42nd President, 1993-2001
Early Life and Pre-presidency
- Born William Jefferson Blythe III on August 19, 1946 in Hope, Arkansas.
- Parents: William Jefferson Blythe, Jr. and Virginia Dell Cassidy. Half-brother: Roger Clinton, Jr.
- His father died before Clinton was born and his mother remarried Roger Clinton in 1950. Clinton adopted his stepfather’s name in 1962.
- Attended St. John’s Catholic Elementary School, Ramble Elementary School, and Hot Springs High School, graduating from there in 1964.
- Enrolled at Georgetown University and graduated in 1968 with a degree in Foreign Service.
- Awarded the Rhodes Scholarship in 1968 to study at the University of Oxford in England. Although he enrolled in several subjects there, he left early, without receiving a degree, to enter Yale Law School.
- While at Oxford University, he was drafted to serve during the Vietnam War. He avoided the draft with the help of a senator and the Arkansas Governor.
- Entered Yale Law School in 1970 and graduated in 1973.
- Returned to Arkanasa after graduation to take a teaching job as a law professor at the University of Arkansas.
- Ran for a seat in the U.S. House of Representatives in 1974 but lost.
- Married Hillary Rodham (1947–) on October 11, 1975. Daughter: Chelsea Victoria (1980–).
- Elected Attorney General of Arkansas in 1976 and served from 1977 to 1979.
- Elected Governor of Arkansas in 1978 and served from 1979 to 1981. He lost his re-election bid in 1980, but he won again in 1982 and served from 1983 to 1992.
- Served as Chair of the National Governors Association from 1986 to 1987.
- Nominated by the Democratic Party as the Presidential candidate in the 1992 election, with Al Gore as his running mate. He won with 43% of the popular vote and a majority of the electoral votes.
- Took his oath of office on January 20, 1993 West Front, U.S. Capitol
- Signed the Family Medical Leave Act in February 1993. The law allowed workers to get up to three months of unpaid leave for family and medical emergencies.
- Announced his “Don’t Ask, Don’t Tell” policy in July 1993, which allowed homosexuals to serve in the military but required them not to reveal their sexual orientation.
- Signed the Omnibus Budget Reconciliation Act of 1993 in August. The law laid out plans for budget deficit reductions through increases in income taxes and cuts in federal spending.
- Presided over the meeting of Israeli Prime Minister Yitzhak Rabin and PLO Chairman Yasser Arafat in Washington, D.C. on September 13, 1993. The two leaders signed the Israeli–Palestinian Declaration of Principles.
- Signed the North American Free Trade Agreement (NAFTA) on December 8, 1993. The Agreement created a free trade zone between the U.S., Canada, and Mexico by eliminating many trade barriers.
- Signed the Violent Crime Control and Law Enforcement Act in September 1994. The law provided for the hiring of more police officers and the expansion of the death penalty.
- Signed the Strategic Arms Reduction Treaty (START I) with the Presidents of Belarus, Kazakhstan, Russia, and Ukraine on December 5, 1994 in Budapest, Hungary.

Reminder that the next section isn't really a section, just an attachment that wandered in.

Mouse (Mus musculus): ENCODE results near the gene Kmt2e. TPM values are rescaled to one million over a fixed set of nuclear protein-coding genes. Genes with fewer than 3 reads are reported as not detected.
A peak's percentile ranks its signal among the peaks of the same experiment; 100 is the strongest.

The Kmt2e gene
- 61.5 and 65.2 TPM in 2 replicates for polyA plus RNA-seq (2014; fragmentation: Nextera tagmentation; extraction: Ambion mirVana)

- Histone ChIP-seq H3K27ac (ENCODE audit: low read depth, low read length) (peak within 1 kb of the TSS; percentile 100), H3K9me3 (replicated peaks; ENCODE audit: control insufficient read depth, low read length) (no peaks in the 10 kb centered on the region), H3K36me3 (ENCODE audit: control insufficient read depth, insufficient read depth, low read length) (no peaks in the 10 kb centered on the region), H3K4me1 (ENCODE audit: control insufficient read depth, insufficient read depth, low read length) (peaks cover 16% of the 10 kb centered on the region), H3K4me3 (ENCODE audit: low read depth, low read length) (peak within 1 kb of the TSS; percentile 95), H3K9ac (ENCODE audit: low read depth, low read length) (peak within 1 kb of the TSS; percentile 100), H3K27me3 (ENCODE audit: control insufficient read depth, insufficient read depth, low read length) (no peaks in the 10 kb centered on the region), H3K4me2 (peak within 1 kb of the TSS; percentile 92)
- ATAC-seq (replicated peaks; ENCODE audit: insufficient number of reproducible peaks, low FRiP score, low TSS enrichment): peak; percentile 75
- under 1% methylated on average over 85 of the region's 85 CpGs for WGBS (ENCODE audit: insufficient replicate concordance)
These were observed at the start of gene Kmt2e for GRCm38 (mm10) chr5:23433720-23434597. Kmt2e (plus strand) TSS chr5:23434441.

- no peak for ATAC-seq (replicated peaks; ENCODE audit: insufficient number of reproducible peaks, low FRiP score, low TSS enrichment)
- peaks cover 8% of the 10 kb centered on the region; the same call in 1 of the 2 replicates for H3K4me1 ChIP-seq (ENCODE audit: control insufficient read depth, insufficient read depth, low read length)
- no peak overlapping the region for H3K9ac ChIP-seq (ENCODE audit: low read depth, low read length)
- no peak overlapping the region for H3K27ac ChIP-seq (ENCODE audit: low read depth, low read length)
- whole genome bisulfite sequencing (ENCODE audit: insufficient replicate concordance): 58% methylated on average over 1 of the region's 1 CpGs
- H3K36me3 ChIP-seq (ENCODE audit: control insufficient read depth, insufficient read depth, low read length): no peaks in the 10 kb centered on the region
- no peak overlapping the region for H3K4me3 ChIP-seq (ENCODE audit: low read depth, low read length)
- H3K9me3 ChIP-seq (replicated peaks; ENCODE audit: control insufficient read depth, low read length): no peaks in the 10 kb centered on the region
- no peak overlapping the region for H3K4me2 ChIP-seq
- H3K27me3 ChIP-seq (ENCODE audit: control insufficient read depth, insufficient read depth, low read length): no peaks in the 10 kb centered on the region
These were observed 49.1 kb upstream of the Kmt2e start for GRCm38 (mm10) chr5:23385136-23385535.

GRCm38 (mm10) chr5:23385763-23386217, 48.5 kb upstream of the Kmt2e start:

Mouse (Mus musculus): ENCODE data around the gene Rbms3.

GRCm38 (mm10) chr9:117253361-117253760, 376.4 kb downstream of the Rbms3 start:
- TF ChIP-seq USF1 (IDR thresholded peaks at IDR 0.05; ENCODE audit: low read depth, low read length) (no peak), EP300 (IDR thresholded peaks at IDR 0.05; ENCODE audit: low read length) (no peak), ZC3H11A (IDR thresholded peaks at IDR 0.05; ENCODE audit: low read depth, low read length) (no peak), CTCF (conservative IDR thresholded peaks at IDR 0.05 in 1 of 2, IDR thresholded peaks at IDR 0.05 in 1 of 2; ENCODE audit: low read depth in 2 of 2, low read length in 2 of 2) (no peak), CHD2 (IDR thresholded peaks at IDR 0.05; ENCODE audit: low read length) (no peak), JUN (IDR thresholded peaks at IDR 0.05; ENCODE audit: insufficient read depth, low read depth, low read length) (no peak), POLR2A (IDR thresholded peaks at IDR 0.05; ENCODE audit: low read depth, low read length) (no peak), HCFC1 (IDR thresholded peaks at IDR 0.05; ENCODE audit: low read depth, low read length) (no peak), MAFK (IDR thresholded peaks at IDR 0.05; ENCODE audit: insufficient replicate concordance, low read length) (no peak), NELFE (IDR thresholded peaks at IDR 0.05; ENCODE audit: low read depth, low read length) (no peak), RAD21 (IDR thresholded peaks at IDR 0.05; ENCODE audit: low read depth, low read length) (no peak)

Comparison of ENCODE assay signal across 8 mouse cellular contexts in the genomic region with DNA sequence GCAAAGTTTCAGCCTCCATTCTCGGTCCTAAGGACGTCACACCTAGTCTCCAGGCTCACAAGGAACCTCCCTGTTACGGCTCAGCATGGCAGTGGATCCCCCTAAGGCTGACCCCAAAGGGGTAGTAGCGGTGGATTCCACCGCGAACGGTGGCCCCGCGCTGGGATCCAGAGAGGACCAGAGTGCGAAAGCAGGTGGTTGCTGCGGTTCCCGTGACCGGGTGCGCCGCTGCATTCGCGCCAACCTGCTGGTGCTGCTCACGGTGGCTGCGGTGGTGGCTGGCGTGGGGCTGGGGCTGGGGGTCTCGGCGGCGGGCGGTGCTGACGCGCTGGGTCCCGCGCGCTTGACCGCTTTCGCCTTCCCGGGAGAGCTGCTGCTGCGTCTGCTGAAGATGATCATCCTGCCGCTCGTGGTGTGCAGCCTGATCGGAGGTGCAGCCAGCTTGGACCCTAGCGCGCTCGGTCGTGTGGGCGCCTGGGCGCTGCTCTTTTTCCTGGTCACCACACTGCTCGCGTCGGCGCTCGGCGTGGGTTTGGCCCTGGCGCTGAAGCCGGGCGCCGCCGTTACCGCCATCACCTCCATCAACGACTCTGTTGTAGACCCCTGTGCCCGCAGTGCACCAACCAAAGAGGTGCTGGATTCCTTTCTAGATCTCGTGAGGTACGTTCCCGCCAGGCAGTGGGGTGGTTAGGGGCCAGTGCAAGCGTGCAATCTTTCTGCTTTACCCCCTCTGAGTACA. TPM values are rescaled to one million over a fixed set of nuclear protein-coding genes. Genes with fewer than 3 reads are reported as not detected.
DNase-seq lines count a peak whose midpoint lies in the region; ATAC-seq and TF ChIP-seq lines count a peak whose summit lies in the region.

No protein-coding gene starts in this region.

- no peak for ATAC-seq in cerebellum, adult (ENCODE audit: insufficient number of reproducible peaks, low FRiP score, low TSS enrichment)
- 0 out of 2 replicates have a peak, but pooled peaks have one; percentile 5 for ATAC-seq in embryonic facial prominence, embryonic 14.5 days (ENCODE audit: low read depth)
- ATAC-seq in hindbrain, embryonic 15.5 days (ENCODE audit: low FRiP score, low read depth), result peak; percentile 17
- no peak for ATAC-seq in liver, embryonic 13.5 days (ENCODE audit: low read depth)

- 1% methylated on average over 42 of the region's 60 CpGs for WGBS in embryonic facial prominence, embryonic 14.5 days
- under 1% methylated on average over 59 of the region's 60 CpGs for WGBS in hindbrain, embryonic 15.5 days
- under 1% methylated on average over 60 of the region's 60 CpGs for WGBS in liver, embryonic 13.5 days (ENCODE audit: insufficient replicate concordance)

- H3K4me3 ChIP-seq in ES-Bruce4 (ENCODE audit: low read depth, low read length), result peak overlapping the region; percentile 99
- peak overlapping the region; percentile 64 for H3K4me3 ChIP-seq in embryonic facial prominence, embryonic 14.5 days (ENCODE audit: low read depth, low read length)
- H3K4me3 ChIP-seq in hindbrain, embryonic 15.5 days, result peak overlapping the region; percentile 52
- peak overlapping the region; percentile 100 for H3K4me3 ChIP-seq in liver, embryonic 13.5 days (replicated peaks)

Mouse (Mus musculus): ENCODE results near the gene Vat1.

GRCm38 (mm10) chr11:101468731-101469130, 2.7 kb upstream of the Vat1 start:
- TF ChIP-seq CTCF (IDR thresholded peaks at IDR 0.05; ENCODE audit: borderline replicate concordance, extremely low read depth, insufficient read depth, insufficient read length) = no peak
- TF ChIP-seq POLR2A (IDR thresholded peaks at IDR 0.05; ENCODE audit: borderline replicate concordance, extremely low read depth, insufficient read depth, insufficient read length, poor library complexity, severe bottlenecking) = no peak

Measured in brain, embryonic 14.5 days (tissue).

- Visited Oklahoma City after a truck bomb exploded in front of a federal building, killing 168 people in April 1995.
- Some parts of the federal government shut down in December 1995 when Clinton and the House failed to reach an agreement on the 2002 budget. More than 250,000 federal employees were furloughed.
- Signed the Welfare Reform Bill in August 1996 that overhauled the U.S. welfare system.
- Ran for a second term as President in the 1996 election and won.
- On January 20, 1998, various media outlets reported that Clinton may have had a sexual relationship with a former White House intern. Clinton denied the reports. In September, the independent Counsel Kenneth Starr revealed to Congress that he had information that could be grounds for Clinton’s impeachment.
- On December 19, 1998, the House of Representatives filed two articles of impeachment against Clinton: perjury and obstruction of justice. On February 12, 1999, the Senate voted to acquit Clinton.
- On September 20, 2000, the Whitewater Independent Counsel found that there was not enough evidence to link Clinton and the First Lady to the Whitewater Development Corp. controversy.
- Retired to Chappaqua, New York where Hillary Clinton, then a U.S. Senator, was based.
- Established the William J. Clinton Foundation in 2001 soon after his Presidency. The Foundation works “to alleviate poverty, improve global health, strengthen economies, and protect the environment.”
- Published his autobiography My Life in June 2004.
- Dedicated the William J. Clinton Presidential Center and Park in Little Rock, Arkansas on November 18, 2004.
- Underwent a quadruple bypass surgery in September 2004 and had two coronary stents implanted in his heart in February 2010.
- Appointed by then U.N. Secretary General Kofi Annan to be the U.N. special envoy to head the relief effort for the Asian tsunami disaster in 2004. President George W. Bush also appointed Clinton and his father, George H.W. Bush, to head a private fundraising effort. The two would create the Bush–Clinton Tsunami Fund in January 2005.
- Campaigned for his wife Hillary during the Democratic Party’s presidential primary campaign in 2008. Hillary Clinton lost the Party’s nomination to Barack Obama.
- Traveled to North Korea in August 2009 to secure the release of two American journalists who had been imprisoned for illiegally entering the country through China. The journalists were released after being pardoned by Kim Jong-Il.
- After the Haiti earthquake in January 2010, President Barack Obama asked Clinton and former President George W. Bush to head the fundraising efforts for Haiti’s recovery.
- Clinton continues to travel within the U.S. and abroad to deliver keynote speeches and support the initiatives of his foundation.
Born on 19 August 1946 in Hope, Arkansas, William Jefferson Clinton is a published writer and politician who served as the 42nd President of the United States of America from 1993-2001. He is also the husband of politician Hillary Rodham Clinton, 2016 Presidential candidate.
Parents & Grandparents
Bill Clinton’s father, William Jefferson Blythe Jnr. was born on 27 February 1918 in Sherman Texas. He was one of nine children and led a small-town, simple upbringing.